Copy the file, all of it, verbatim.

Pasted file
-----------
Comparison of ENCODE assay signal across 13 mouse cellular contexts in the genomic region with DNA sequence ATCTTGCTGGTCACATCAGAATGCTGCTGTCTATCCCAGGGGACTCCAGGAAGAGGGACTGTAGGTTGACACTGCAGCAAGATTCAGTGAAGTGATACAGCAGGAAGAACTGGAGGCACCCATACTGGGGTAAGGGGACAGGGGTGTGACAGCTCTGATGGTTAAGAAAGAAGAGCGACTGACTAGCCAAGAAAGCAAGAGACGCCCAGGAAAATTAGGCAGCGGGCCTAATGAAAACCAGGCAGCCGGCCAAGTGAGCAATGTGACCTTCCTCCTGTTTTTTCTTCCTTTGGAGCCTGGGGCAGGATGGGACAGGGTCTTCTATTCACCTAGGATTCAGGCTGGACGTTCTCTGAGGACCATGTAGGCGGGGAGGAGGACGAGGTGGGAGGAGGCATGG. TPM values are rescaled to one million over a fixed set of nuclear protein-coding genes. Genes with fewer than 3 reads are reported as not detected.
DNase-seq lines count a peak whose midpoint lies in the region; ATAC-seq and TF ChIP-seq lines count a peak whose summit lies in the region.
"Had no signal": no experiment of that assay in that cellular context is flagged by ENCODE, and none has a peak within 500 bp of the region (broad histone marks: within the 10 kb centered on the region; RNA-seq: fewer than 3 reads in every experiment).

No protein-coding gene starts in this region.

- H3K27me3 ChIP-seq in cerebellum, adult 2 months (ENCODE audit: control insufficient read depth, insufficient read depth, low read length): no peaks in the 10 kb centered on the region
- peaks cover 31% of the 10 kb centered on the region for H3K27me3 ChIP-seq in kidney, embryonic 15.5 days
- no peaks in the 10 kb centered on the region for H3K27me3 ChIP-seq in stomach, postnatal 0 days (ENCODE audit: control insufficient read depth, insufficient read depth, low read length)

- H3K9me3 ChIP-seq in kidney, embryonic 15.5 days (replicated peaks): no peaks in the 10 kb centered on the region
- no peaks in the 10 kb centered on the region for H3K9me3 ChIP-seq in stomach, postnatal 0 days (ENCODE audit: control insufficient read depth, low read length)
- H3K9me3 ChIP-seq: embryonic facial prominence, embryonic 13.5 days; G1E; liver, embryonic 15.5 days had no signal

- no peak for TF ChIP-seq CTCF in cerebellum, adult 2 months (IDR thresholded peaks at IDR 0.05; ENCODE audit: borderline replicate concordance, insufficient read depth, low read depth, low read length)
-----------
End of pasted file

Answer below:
Comparison of ENCODE assay signal across 13 mouse cellular contexts in the genomic region with DNA sequence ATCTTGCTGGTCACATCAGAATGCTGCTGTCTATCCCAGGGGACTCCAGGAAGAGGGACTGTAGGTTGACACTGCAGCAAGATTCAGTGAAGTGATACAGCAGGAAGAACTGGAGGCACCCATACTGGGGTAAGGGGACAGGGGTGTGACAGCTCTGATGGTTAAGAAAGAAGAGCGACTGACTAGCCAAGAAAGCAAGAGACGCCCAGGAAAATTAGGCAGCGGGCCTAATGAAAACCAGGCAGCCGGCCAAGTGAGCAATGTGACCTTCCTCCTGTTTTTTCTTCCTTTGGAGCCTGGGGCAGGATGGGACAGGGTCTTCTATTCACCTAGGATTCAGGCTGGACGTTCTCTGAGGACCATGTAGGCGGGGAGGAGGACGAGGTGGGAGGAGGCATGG. TPM values are rescaled to one million over a fixed set of nuclear protein-coding genes. Genes with fewer than 3 reads are reported as not detected.
DNase-seq lines count a peak whose midpoint lies in the region; ATAC-seq and TF ChIP-seq lines count a peak whose summit lies in the region.
"Had no signal": no experiment of that assay in that cellular context is flagged by ENCODE, and none has a peak within 500 bp of the region (broad histone marks: within the 10 kb centered on the region; RNA-seq: fewer than 3 reads in every experiment).

No protein-coding gene starts in this region.

- H3K27me3 ChIP-seq in cerebellum, adult 2 months (ENCODE audit: control insufficient read depth, insufficient read depth, low read length): no peaks in the 10 kb centered on the region
- peaks cover 31% of the 10 kb centered on the region for H3K27me3 ChIP-seq in kidney, embryonic 15.5 days
- no peaks in the 10 kb centered on the region for H3K27me3 ChIP-seq in stomach, postnatal 0 days (ENCODE audit: control insufficient read depth, insufficient read depth, low read length)

- H3K9me3 ChIP-seq in kidney, embryonic 15.5 days (replicated peaks): no peaks in the 10 kb centered on the region
- no peaks in the 10 kb centered on the region for H3K9me3 ChIP-seq in stomach, postnatal 0 days (ENCODE audit: control insufficient read depth, low read length)
- H3K9me3 ChIP-seq: embryonic facial prominence, embryonic 13.5 days; G1E; liver, embryonic 15.5 days had no signal

- no peak for TF ChIP-seq CTCF in cerebellum, adult 2 months (IDR thresholded peaks at IDR 0.05; ENCODE audit: borderline replicate concordance, insufficient read depth, low read depth, low read length)